Parenting and family, served with a shot of vodka
About a month ago, my five-year-old son started kindergarten. It was a gut-wrenching first week, more so for me than him. But once I got done crying over how my little, first-born baby was now as tall as my chest and going off to have a bit of a life without us, I realized something fantastic.
I am more free to know my two-year-old daughter.
I mean, obviously, I know her. But now that my son is gone for seven hours a day, my girl and I are able to do things she wants to do, uninterrupted. During tea parties, she carefully prepares my pink flowered teacup with cream and sugar. She serves her Disney princesses, who are carefully perched in small high chairs and rockers, tea and cakes and cookies.
We play doctor, and she checks my “blood heart” (blood pressure), and tells me my heartbeat sounds like music and brings me a toy apple to help me heal.
When she’s playing or drawing pictures, she sings everything from “The Old Lady Who Swallowed the Fly” to “Shake It Off” by Taylor Swift to “You Beat Me to the Punch” by Mary Wells. Except she always says, “you beat me to the punt,” and it’s so freakin’ adorable.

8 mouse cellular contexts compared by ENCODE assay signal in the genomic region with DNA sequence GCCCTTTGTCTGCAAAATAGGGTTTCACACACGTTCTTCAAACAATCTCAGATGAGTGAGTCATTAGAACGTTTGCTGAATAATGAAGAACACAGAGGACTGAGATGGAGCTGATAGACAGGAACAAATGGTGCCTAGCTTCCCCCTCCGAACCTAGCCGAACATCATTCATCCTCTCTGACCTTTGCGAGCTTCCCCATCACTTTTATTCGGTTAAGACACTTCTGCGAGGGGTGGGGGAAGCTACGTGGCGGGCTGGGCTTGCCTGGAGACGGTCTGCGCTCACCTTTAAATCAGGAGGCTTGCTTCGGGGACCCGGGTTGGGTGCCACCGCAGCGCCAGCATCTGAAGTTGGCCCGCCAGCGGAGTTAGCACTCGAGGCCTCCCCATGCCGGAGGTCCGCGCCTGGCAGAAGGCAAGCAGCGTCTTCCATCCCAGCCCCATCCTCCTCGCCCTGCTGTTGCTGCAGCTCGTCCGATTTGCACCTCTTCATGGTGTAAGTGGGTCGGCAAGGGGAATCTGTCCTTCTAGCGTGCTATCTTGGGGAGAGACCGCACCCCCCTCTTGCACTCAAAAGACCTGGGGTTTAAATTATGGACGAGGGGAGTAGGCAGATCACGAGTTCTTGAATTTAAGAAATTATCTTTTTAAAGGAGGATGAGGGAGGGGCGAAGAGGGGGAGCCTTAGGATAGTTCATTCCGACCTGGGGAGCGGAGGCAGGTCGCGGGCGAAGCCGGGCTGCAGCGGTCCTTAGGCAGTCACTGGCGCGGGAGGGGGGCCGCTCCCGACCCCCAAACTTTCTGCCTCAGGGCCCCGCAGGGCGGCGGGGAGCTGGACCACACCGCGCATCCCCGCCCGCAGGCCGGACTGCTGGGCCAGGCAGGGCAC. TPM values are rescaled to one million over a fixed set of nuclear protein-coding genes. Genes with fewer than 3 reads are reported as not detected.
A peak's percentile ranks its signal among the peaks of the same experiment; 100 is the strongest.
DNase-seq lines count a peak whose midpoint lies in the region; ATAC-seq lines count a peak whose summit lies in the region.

Today, I caught her in the kitchen, reaching up over the kitchen counter, plucking cherry tomatoes from a container and eating them. Her cheek was stuffed like a chipmunk, and there was a little splat of tomato innards on her favorite Minion shirt, and she had the cutest, mischievous smirk on her face. My heart just swelled with love.
All these moments, they would happen anyway, even if my mini superhero were home. But because he’s not, I get the chance to truly absorb and appreciate them. To see the person she is becoming, and to nurture her interests. I had that chance with my son for three years before she was born. Now it’s her turn for some spotlight. And I am grateful to have the time to give it to her.
I know soon enough, she’ll be heading off on the school bus for her first day of kindergarten. And that, my friends, is the day I will need you all to come over and either A) have a glass of wine with me, or B) loan me your baby, because our baby factory is closed down.
I can’t wait for tomorrow.